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Reproducibility crisis and gravitation towards a consensus in ocean acidification research


Reproducibility is a persistent concern in science and recently attracts considerable attention in assessing biological responses to ocean acidification. Here we track the reproducibility of the harmful effects of ocean acidification on calcification of shell-building organisms by conducting a meta-analysis of 373 studies across 24 years. The pioneering studies tended to report large negative effects, but as other researchers assimilated this research into understanding their biological systems, the size of negative effects declined. Such declines represent a scientific process by which discoveries are initially assimilated and their limitations are subsequently explored. We suggest that scientific novelties can polarize a discipline where researchers fail to distinguish between different motivations for testing a phenomenon, that is, its existence (theory proposal) versus its influence within ever-widening contexts (theory development). Where context dependency is high, the lack of reproducibility may not represent a crisis but a part of theory development and eventual gravitation towards a consensus position.

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Fig. 1: Responses of marine calcifiers to ocean acidification in terms of calcification across the publication years.
Fig. 2: Potential factors that drive the effect sizes of calcification.
Fig. 3: Different methods of manipulation of seawater carbonate chemistry used for ocean acidification research across the publication years.
Fig. 4: Various taxa of marine calcifiers selected for ocean acidification research across the publication years.

Data availability

The datasets analysed in the current study are available in the Supplementary Information.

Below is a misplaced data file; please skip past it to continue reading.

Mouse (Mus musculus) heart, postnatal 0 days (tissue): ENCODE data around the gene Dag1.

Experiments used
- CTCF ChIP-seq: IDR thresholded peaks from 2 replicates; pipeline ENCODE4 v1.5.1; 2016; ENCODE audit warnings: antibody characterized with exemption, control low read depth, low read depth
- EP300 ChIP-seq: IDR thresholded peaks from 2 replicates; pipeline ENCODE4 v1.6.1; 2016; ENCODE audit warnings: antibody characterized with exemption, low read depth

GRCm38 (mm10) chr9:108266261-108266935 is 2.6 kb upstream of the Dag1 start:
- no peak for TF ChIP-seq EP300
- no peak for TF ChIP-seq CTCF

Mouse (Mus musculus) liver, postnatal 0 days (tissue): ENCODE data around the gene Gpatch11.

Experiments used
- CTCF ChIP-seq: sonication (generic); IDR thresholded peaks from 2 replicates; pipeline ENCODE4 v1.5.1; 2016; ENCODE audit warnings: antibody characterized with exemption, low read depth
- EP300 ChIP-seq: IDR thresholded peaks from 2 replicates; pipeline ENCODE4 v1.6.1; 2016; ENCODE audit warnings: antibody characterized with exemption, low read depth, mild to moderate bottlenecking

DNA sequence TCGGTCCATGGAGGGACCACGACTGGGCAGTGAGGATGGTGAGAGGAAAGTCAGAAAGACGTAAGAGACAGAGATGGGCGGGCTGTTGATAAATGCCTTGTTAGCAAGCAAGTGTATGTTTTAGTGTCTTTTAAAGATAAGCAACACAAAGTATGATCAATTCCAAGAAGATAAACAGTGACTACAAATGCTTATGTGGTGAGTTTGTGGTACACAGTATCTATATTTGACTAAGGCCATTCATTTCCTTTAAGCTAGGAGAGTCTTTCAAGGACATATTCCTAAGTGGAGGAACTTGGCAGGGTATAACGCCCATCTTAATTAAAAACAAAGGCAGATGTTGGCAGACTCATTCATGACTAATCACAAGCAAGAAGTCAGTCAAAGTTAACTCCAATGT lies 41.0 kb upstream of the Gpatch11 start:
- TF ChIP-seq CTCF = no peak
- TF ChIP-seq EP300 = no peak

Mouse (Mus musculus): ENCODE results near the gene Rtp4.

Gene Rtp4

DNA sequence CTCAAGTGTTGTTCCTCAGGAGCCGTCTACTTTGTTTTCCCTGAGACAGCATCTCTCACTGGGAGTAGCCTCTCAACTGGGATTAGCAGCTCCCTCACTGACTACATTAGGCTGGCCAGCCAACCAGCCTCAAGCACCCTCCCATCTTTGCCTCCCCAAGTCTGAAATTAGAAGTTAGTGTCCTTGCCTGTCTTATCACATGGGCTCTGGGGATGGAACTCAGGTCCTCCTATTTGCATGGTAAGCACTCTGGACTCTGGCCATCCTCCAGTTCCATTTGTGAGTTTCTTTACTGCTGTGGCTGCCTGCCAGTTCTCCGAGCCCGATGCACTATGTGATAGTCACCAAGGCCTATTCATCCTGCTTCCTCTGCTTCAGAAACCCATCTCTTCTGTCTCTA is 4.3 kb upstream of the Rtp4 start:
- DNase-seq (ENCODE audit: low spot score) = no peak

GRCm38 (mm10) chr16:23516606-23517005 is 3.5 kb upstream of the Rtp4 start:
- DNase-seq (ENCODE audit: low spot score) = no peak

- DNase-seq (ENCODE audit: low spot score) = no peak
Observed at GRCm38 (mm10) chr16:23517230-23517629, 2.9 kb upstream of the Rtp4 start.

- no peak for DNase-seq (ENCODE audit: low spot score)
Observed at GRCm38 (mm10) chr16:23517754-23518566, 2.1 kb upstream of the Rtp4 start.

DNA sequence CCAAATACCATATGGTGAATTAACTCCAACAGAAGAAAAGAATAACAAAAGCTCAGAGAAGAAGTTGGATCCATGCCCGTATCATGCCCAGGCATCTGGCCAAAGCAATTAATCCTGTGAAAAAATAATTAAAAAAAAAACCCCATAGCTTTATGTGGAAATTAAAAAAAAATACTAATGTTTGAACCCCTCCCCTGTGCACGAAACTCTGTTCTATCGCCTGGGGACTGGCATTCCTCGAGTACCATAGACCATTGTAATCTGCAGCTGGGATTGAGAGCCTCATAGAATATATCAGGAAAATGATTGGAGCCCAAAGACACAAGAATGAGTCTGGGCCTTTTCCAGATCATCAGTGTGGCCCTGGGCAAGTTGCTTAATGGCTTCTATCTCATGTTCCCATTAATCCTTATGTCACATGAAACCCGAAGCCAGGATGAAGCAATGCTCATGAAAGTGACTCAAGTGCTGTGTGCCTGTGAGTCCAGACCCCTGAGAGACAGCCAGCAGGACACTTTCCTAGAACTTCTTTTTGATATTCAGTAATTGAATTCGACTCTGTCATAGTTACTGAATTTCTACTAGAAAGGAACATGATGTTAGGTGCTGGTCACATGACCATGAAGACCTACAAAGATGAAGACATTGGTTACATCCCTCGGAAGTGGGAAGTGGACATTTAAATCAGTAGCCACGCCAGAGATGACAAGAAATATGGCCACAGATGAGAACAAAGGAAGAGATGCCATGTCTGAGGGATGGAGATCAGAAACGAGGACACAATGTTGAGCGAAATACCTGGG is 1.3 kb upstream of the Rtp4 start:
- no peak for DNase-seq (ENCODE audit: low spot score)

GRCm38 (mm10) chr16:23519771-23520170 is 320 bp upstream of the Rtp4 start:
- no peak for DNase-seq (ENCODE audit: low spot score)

Code availability

The figures were created and analysed using a commercial software GraphPad Prism v.9.0.0, and the meta-analysis was conducted using an open-source software R version 4.3.0 with the metafor package version 4.2-0. The codes used to reproduce the meta-analysis are presented in the Supplementary Information.


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We acknowledge the Australian Research Council grant to S.D.C. (ARC DP230101932) and the funding from the National Natural Science Foundation of China to J.Y.S.L. (42176199, 42076121, M-0163, 42211530423). We thank N. K. M. Cheung for his advice on the statistical analyses used in this study.

Author information

Authors and Affiliations



S.D.C. and J.Y.S.L. conceived the study, interpreted the results and wrote the manuscript. J.Y.S.L. collected and analysed the data. S.D.C. provided in-depth interpretation of the data.

Corresponding authors

Correspondence to Sean D. Connell or Jonathan Y. S. Leung.

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The authors declare no competing interests.

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Nature Climate Change thanks the anonymous reviewers for their contribution to the peer review of this work.

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Extended data

Extended Data Fig. 1 Trends in the experimental protocol used for ocean acidification research across the publication years.

The scatter plots showing the gradual increases in (a) experimental duration and (b) average sample size used for experimentation across the years. Each dot represents an observation, whereas the solid grey line represents the best fit line of linear regression.

Extended Data Fig. 2 Assessment of potential publication bias based on funnel plot asymmetry.

The funnel plot showing the relationship between effect size and standard error using Egger’s regression test (two-sided, z = –10.8, p = 2.33 × 10–27). Each dot represents an observation.

Supplementary information

Supplementary Information

Supplementary Fig. 1, Tables 1 and 2 and Methods.

Reporting Summary

Supplementary Data 1

A comprehensive dataset of the studies included in the meta-analysis.

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Connell, S.D., Leung, J.Y.S. Reproducibility crisis and gravitation towards a consensus in ocean acidification research. Nat. Clim. Chang. 13, 1266–1271 (2023).

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